Pathways Board Member John “Chicken” Chitester passed away

In the first part of August founding board member of Rancocas Pathways, kayaker, farmer and all around good soul passed away. Please see his obituary written by his sister Carol. He will be missed though his spirit live on and tugs one very sweep stroke into an eddy…Good stead on your journey. John Anderson, Director Rancocas Pathways

A truly unique spirit, rugged individualist, adventurer, farmer, conservationist, motorcyclist, Peace Corps volunteer, artisan woodworker, author, quirky prankster, military history and classic-TV trivia buff, gifted photographer, steadfast patriot, generous friend, loyal son, and lifelong nonconformist, John Charles Chitester quietly passed away on Sunday, August 7, 2022 in home hospice at the family’s Fernwood Springs Farm in Westampton Township after spending the morning chatting with visiting friends and relatives. He was 72.

To his family, he was simply known as John or Johnny. But to everyone else in his enormous circle of friends, he was “Chicken,” the cheeky childhood name given to him by classmates reflecting the family farm’s well-known poultry business in the 1950s and ‘60s that suited his rascally, larger-than-life personality.

“Chicken” was a person of contrasts and contradictions.

Jovial and gregarious, he also treasured privacy and solitude. One minute he could be dressed in a Santa suit (the long white beard was, of course, his own) entertaining families while they chose Christmas trees for sale at the family farm stand on Woodlane Road. The next, he’d disappear into the quiet magic of snowy woods where he could find refuge from civilization’s sounds and intrusions.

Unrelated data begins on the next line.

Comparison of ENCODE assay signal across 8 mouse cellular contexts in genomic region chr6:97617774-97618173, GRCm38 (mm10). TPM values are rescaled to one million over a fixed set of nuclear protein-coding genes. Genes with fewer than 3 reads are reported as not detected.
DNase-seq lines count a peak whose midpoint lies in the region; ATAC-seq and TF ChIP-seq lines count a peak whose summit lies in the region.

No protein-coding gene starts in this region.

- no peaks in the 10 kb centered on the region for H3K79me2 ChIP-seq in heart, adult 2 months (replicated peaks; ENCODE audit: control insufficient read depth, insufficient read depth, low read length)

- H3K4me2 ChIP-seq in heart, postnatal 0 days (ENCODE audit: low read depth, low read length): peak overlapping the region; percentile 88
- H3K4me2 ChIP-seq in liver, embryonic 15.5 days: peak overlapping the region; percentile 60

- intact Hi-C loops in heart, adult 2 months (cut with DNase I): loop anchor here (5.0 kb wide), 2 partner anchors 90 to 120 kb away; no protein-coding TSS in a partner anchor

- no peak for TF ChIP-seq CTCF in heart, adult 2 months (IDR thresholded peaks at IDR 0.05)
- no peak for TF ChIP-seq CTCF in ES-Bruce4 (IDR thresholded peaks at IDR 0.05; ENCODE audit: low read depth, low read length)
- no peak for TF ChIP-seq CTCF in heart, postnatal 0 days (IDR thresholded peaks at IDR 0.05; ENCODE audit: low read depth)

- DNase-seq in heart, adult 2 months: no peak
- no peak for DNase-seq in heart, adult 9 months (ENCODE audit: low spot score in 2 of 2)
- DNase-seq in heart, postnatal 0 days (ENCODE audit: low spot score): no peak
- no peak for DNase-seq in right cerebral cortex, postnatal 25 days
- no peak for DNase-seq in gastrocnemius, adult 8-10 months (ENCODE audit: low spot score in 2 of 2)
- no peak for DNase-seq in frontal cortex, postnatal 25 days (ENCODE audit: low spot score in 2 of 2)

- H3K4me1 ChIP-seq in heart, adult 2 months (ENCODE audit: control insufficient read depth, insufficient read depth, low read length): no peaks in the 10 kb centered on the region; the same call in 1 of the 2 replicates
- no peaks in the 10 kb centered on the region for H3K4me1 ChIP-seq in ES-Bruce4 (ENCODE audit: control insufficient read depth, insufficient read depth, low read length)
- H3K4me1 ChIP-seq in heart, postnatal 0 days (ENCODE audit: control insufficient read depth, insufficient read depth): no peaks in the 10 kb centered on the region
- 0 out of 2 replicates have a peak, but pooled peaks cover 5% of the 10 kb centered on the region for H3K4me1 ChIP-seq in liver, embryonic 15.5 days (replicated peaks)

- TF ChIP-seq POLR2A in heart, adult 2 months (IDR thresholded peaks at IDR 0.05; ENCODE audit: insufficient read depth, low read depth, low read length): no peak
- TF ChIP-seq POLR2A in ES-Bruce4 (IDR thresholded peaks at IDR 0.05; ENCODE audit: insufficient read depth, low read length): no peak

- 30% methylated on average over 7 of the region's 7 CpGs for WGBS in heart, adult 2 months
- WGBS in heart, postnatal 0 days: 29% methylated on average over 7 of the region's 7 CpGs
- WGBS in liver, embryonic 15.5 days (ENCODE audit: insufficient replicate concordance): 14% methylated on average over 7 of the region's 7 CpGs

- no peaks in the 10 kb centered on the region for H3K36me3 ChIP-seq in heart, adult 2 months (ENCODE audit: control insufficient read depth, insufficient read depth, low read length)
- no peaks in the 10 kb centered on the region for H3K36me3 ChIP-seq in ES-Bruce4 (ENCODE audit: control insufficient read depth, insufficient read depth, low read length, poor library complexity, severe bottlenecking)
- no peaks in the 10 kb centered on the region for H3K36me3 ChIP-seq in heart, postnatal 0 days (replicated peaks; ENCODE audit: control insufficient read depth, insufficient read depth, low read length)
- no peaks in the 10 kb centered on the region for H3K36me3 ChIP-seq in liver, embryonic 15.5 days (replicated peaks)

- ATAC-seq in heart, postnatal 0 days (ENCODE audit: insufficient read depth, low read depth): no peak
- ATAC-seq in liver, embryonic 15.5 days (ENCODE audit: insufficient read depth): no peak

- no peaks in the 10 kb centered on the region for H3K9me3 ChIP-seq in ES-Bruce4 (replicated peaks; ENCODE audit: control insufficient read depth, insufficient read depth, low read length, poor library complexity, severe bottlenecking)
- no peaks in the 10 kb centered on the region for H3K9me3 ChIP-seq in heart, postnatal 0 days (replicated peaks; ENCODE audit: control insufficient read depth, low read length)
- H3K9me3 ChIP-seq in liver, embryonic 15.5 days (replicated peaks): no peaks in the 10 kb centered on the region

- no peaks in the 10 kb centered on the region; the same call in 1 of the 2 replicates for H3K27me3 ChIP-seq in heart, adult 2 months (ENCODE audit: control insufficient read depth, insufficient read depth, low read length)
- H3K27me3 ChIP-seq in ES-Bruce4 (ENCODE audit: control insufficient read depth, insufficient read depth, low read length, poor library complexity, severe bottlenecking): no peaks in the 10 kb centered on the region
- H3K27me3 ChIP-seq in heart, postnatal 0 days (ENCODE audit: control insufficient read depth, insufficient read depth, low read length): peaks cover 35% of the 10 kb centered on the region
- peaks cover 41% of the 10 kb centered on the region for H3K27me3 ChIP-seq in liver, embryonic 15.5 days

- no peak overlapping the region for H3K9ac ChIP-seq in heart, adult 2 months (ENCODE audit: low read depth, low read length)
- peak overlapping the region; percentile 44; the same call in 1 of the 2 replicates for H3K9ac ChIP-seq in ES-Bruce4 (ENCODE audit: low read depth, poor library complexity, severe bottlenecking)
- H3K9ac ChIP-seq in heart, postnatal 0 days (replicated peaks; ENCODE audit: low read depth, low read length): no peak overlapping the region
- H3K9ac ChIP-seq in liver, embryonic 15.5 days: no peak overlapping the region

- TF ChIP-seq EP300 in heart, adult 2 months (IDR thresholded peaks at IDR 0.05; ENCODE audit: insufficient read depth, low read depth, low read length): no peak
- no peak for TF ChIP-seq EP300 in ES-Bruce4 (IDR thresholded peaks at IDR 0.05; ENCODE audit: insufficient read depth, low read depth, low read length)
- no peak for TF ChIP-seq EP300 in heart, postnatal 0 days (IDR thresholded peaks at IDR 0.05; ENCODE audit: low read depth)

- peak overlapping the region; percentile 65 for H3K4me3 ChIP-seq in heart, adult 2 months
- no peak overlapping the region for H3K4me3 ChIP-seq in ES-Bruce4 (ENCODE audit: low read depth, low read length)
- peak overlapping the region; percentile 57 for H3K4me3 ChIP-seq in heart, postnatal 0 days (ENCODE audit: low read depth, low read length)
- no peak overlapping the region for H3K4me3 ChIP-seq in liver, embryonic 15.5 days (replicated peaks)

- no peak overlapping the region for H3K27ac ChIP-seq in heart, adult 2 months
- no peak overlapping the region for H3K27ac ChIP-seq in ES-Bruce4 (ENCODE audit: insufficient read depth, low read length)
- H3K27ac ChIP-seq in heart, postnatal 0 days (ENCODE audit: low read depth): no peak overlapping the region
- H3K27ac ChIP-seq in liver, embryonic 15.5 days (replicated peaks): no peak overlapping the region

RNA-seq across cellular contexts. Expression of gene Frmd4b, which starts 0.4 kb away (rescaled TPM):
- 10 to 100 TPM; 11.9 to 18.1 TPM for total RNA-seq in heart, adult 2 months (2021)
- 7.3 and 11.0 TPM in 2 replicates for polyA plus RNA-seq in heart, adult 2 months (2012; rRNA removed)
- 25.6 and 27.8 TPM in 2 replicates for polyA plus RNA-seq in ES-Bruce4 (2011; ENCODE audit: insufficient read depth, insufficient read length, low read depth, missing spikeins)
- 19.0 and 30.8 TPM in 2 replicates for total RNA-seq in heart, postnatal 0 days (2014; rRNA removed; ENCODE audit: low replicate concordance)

Usually spotted during the summer growing season in his favorite farm outfit – grimy overalls, bandana, and well-worn, holey T-shirt – few people would guess he had earned a photojournalism degree from Bowling Green State University. He was proud that some of his photographs were featured in a special exhibition at the Burlington County Library. He also wrote and illustrated a self-published children’s book.

While he was a staunch supporter of the military (the ceiling of his boyhood bedroom was festooned with model fighter planes he had meticulously glued and assembled himself), and an admirer of his late father’s World War II deployment in the Pacific aboard a destroyer escort, during the Vietnam War his conscience led him to serve his country in a different way. Through the Peace Corps, he lived with indigenous peoples in a remote Ecuadorian village in the Andes foothills, learning Spanish and a native dialect so he could teach them Western agricultural techniques. (A few years ago, he said he overheard the same rare dialect being spoken at the Columbus Farmers’ Market and was able to engage in a conversation with some very surprised Ecuadorians.) Yet, he also supported a number of military veterans’ organizations throughout his life and was a frequent hands-on volunteer restoring the U.S.S. Slater Destroyer Escort at its museum berth in Albany, N.Y. in a salute to his father’s Navy service.